Circus of Mankind
Posted: Wednesday, July 18, 2007
By: Steve Saville
Writer(s): Clayton Kinnelon Greiman
Artist(s): Ozzy Longoria
Publishers: On the web.
The creators claim that this comic exists as a web comic because it is too controversial for any publishers to handle. A dramatic claim and one that does arouse reader interest, after all there is a long and proud tradition of controversial comics , so why should this one be any different?
The background to the story is as follows; the United States has dropped a bomb that has the Continent-wide effect of branding anyone genetically predisposed to super powers with a '666' on their foreheads. The strongest heroes and villains are hunted down and exterminated, while the weakest are placed in travelling concentrations camps. Each 'circus', led by a super-powered turncoat, travels to varying military bases, where the soldiers rape, maim, and degrade those branded with the 'mark of the beast'. This is the tale of the Circus of Mankind.
The opening page certainly makes it clear that this is a political and hard hitting comic with a crucified Christ superimposed over the fluttering stars and stripes. The symbolism is hardly subtle but it does clearly establish the comic’s intentions. As much of what follows is heavily allegorical this blatant and strident use of symbolism early on is not inappropriate. This is a hard hitting critique of contemporary USA but I would dispute the claim that it is too hot to be handled by a publisher. I feel that it would be far more effective in hard copy format as on the screen it does appear as a series of scanned pages created for hard publication rather than an entity created specifically to be read on a computer.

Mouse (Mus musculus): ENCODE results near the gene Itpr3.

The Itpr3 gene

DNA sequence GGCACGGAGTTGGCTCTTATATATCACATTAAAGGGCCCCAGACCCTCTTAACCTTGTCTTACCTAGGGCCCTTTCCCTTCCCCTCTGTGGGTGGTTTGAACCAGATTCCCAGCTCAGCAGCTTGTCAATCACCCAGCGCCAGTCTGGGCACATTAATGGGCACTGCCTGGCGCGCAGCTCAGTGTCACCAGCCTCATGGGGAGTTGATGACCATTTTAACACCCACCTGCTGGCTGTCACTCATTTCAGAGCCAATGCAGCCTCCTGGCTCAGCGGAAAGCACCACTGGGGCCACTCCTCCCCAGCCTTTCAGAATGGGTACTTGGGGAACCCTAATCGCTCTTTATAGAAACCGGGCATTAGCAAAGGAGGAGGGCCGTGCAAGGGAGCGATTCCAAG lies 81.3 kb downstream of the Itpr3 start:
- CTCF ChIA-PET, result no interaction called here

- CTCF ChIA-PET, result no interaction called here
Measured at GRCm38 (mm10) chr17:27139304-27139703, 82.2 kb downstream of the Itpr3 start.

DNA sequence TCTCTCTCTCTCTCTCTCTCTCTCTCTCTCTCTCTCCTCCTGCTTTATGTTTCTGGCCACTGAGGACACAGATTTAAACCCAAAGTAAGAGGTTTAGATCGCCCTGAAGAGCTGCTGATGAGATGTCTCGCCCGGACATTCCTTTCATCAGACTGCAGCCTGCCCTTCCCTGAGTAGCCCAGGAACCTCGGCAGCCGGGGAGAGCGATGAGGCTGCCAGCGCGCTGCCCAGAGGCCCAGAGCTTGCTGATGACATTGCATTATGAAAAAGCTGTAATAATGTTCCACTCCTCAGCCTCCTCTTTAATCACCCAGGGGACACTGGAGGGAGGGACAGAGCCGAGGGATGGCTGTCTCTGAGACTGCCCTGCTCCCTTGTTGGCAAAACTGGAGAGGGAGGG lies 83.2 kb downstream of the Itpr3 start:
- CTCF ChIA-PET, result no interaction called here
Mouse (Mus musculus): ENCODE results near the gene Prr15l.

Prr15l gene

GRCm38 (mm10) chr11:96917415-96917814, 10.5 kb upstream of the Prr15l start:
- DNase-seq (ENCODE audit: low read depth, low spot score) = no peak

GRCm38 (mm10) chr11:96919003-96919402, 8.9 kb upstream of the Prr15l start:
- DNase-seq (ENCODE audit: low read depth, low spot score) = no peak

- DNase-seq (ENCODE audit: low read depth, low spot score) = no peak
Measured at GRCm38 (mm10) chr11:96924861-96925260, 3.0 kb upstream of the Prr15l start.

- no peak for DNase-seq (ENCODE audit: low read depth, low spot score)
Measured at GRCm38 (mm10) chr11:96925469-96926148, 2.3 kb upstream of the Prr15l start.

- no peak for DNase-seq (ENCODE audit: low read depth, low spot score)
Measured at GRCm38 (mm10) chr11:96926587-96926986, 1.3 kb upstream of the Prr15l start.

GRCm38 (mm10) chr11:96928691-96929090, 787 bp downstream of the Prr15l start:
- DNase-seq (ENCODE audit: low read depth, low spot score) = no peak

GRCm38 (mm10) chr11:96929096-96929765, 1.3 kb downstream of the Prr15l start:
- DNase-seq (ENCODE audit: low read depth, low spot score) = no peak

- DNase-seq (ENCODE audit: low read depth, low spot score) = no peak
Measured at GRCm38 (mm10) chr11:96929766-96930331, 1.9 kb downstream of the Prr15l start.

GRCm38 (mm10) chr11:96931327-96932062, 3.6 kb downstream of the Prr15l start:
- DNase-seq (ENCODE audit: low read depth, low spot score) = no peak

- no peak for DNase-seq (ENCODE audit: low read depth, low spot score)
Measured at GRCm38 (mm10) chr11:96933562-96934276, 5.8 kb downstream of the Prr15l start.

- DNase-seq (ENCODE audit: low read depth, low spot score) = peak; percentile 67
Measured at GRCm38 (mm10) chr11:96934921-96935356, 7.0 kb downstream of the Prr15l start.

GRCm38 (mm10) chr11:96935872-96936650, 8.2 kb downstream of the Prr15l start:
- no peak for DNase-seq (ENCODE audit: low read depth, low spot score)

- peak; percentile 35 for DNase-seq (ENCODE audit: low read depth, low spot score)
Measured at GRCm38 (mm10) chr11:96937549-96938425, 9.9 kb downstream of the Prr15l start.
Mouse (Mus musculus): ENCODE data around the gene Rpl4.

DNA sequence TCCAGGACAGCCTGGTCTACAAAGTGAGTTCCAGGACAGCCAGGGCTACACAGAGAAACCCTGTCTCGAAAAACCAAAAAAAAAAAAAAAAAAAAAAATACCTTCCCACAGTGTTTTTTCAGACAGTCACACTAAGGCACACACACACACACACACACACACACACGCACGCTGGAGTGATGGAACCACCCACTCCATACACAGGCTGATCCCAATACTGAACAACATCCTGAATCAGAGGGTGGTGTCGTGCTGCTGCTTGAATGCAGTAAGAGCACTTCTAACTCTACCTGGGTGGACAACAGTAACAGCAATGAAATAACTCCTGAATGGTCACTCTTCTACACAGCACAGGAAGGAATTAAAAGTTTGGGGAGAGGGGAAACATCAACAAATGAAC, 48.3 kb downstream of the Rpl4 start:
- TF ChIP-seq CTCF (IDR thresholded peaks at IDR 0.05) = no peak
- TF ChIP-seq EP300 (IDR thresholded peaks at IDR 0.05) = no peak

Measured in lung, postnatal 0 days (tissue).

The fact that it is totally black and white reinforces this feeling. I wonder why the creators decided not to use carefully chosen colour since the cost of colour is not an issue on the web whereas it is when publishing traditional comics.
The art work though is great. The care taken with page design and overall effect is commendable. The introductory page has numerous frames but from then on the creators seem to be content with creating a feeling of space by having pages that often consist of one or two frames. The variation is font size can be a little disconcerting at times but overall visually this web comic works well.
Initially this is a tale of human debasement, using the vehicle of the circus freak show to make a point about man’s inhumanity to anyone who is different or weak and able to be abused by a bully. In this case the bully is a Fagan come Rasputin figure, the circus master. This debasement is cruel and stark.
About Page 10 though, just as I was feeling that I knew what was going on, things go a little crazy with the arrival of a super hero character called the ‘Spirit of America’ and the Son of God pops in as well. The two of them slug it out. A conflict that inspires one of the weakest lines I have read in a comic for some time, namely, “Put Jesus down.” Then again just as I was thinking that this overt symbolism was just getting farcical the story twists again.
Now I can’t say too much from here on in as it would destroy it for any reader but rest assured the twist is effective and leads to the very unsettling conclusion.
I was all ready to dismiss this as a heavy handed allegorical political rant but that was what the creators wanted me to think, they sucked me in to make the final twist effective and unsettling.
In a Word: Twisted.
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